WILLIAMSBURG — March 14 marked exactly one year since Riverside Doctors’ Hospital Williamsburg (RDHW) received its first documented COVID-19 case.
Dr. Nehemiah Thrash, Jr., M.D., was the attending physician who oversaw the first patient who came to Riverside with symptoms of COVID-19.
Now he is reflecting on the past year.
“That first patient I will never forget,” Thrash said in an interview on Monday. “I was researching patients, and I noticed this one patient who was just admitted, and she looked like she was pretty sick.”
When Thrash checked on the patient the next morning, she looked even “sicker.”
“She was at the level that I have to consider intubating her,” Thrash added. “When I went to the bedside, it was so unusual for someone to be extremely sick on paper and on her vital signs, but when I looked through the glass into her room she seemed completely calm.”
This behavior in patients would later be known as “Happy Hypoxia,” which is when a patient with low blood oxygen levels appears to be in a calm and comfortable state.
During a meeting with his staff that same day, Thrash told them he had never seen this before, adding, “there’s something different about this patient.”
After a CAT scan of the patient’s chest was performed, the radiologist called him.
“He said, ‘Nehemiah, I want you to know that what I’m seeing on this CAT scan is exactly what they’re seeing in China.’ ” Thrash said. “And that’s when we knew that this patient was different, this may be the virus.”
Shortly after, Thrash ordered a COVID-19 test for the patient, which came back positive.
“It was scary because we were waiting for that case to come, we were waiting for that patient to show up in Virginia,” Thrash said, adding he didn’t expect it to be that patient. “When she came that’s when others came, it was kind of like an explosion. And all of them presented the exact same way.”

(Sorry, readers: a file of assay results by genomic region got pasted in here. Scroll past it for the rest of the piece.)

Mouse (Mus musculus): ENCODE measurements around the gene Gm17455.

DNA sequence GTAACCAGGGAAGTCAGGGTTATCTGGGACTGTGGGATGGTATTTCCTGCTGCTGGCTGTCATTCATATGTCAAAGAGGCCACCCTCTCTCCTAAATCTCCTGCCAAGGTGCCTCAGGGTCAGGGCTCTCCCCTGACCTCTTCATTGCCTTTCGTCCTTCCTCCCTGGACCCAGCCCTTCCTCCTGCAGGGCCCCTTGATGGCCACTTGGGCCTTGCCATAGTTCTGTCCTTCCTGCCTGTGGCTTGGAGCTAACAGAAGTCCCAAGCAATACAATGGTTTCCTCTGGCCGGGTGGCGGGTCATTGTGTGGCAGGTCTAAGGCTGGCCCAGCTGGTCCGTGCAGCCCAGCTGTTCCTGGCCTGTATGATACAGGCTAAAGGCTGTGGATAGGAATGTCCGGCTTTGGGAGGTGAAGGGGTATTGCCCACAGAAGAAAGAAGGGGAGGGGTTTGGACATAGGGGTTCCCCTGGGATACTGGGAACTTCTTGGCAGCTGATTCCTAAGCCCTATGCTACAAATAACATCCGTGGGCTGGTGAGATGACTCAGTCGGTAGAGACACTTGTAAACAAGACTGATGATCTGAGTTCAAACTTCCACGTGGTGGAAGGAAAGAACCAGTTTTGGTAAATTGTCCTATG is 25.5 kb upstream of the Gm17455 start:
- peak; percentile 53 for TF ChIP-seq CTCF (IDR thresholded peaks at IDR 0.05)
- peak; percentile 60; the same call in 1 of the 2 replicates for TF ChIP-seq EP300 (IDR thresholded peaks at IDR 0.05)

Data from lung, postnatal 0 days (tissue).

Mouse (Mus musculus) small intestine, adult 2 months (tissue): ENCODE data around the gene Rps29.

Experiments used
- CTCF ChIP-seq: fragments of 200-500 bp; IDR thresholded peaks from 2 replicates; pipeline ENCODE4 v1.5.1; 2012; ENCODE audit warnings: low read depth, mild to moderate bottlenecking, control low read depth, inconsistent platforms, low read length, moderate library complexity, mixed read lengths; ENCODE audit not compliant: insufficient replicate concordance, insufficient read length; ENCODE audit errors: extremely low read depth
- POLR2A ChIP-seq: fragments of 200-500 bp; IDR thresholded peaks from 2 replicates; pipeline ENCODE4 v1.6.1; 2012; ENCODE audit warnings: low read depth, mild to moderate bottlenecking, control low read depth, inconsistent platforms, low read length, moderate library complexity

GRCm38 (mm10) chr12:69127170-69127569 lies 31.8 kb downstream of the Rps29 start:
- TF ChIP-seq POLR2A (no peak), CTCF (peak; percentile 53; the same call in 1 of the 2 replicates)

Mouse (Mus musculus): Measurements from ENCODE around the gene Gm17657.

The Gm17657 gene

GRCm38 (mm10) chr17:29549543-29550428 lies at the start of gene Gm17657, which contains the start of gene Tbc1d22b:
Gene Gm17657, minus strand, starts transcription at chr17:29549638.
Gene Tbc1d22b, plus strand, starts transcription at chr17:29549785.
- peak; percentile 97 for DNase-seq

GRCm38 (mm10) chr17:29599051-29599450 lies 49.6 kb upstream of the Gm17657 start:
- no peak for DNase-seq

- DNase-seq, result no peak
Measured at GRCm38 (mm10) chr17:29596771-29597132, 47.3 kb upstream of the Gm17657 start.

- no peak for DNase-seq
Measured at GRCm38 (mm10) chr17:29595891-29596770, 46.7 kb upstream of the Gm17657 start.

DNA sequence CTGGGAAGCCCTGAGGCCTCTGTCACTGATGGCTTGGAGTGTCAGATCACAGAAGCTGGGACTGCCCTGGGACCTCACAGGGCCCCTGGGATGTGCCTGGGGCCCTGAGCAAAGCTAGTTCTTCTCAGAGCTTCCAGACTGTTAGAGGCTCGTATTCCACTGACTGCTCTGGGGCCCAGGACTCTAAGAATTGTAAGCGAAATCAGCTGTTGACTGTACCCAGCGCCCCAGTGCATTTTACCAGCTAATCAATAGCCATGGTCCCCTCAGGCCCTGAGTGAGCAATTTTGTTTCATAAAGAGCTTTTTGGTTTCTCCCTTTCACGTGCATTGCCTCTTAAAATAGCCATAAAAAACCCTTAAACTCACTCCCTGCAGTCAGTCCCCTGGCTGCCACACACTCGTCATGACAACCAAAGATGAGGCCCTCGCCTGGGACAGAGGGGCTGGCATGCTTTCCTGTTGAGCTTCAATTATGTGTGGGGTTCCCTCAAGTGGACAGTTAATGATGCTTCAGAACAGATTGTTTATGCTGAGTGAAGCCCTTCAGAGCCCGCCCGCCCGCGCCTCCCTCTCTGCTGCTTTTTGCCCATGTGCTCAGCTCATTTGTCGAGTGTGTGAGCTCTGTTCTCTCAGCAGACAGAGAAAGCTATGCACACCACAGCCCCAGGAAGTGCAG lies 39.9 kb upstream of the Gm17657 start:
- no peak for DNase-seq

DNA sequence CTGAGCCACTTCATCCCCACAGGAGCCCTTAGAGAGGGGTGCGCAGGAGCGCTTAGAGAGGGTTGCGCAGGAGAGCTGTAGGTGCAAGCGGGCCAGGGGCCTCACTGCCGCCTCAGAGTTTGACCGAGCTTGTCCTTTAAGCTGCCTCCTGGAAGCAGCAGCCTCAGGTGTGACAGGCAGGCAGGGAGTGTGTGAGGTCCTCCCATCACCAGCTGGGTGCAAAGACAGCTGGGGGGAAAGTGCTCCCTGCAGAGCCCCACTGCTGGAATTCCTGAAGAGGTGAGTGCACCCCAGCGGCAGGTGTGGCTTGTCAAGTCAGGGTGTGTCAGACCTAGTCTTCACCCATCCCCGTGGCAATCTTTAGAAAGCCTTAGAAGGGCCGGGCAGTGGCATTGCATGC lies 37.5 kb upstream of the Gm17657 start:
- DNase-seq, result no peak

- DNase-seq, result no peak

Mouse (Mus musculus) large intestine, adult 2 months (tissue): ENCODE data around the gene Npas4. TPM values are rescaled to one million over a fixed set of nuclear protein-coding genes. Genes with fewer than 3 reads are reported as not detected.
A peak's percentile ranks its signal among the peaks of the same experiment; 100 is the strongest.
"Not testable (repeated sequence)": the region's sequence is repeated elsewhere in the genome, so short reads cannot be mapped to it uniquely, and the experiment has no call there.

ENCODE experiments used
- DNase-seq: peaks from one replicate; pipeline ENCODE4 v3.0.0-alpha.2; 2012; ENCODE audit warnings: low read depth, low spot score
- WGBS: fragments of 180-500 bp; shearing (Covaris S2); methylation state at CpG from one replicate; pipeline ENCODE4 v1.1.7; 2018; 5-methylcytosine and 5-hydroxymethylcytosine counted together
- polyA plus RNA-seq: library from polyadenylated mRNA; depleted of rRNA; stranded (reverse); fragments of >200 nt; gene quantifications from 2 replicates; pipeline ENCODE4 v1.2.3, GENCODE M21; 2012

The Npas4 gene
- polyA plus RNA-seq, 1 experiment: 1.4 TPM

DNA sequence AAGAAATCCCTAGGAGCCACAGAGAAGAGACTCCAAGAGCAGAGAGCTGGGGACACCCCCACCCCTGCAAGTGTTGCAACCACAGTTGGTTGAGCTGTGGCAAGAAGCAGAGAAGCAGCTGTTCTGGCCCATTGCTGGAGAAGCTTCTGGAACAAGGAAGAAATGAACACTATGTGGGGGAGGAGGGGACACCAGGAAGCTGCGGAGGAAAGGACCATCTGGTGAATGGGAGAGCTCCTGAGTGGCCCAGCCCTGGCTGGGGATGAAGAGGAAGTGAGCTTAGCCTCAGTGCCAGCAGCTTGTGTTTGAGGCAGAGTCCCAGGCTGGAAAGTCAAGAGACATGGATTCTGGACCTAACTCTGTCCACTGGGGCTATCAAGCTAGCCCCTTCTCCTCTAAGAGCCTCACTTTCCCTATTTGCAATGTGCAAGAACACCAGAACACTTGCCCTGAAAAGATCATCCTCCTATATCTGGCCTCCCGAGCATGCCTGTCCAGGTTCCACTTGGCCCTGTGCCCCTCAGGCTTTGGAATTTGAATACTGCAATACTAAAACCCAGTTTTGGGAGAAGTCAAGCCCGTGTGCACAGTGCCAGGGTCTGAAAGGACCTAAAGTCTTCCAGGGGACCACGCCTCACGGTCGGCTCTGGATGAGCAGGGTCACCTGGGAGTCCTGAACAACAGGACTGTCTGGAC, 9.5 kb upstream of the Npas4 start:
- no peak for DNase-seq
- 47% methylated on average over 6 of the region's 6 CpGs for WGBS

The following weekend, Thrash received a call from Riverside’s administration team that he was to quarantine at home due to his “high-risk exposure.”
“Not only did I diagnose the first coronavirus patient in the hospital of our health system, I was probably one of the first people to be quarantined,” Thrash added.
In addition, half of the technicians, nurses, and employees who worked in the dining and cleaning services departments were also sent home that same weekend under mandatory quarantine.
The chaos and confusion at the beginning of the pandemic was surreal for Thrash.
“It was the first time I’ve ever received a call, saying, ‘Dr. Thrash, the hospital’s about to run out of oxygen,’ Thrash said. “That was a difficult call to hear. That I may run out of something that is plentiful.”
While his medical team supported him through the pandemic, Dr. Thrash found that some of the hardest aspects of working as a physician during the it were differences in opinion regarding the virus.
“I had a lot of difficulties going to work treating patients who were the sickest patients that I have ever seen in my career, and then coming home and hearing that this is a hoax or this is just the flu,” Thrash said.
Despite these challenges, Thrash thinks that there are two things that have been the most beneficial since the pandemic started: Masks and the COVID-19 vaccines.
“The vaccines have changed the course of this pandemic,” Thrash added. “Initially the pandemic was an inevitable disease that everyone was going to get, but now the vaccines have made it a preventable disease, so it’s definitely a game-changer.”
A year after its first documented case, the Riverside Doctors’ Hospital Williamsburg team continues to treat COVID-19 patients.
“This pandemic is a bad year. But it’s not the only year,” Thrash said. “We will get better, we will get over it, and there is a light at the end of the tunnel.”
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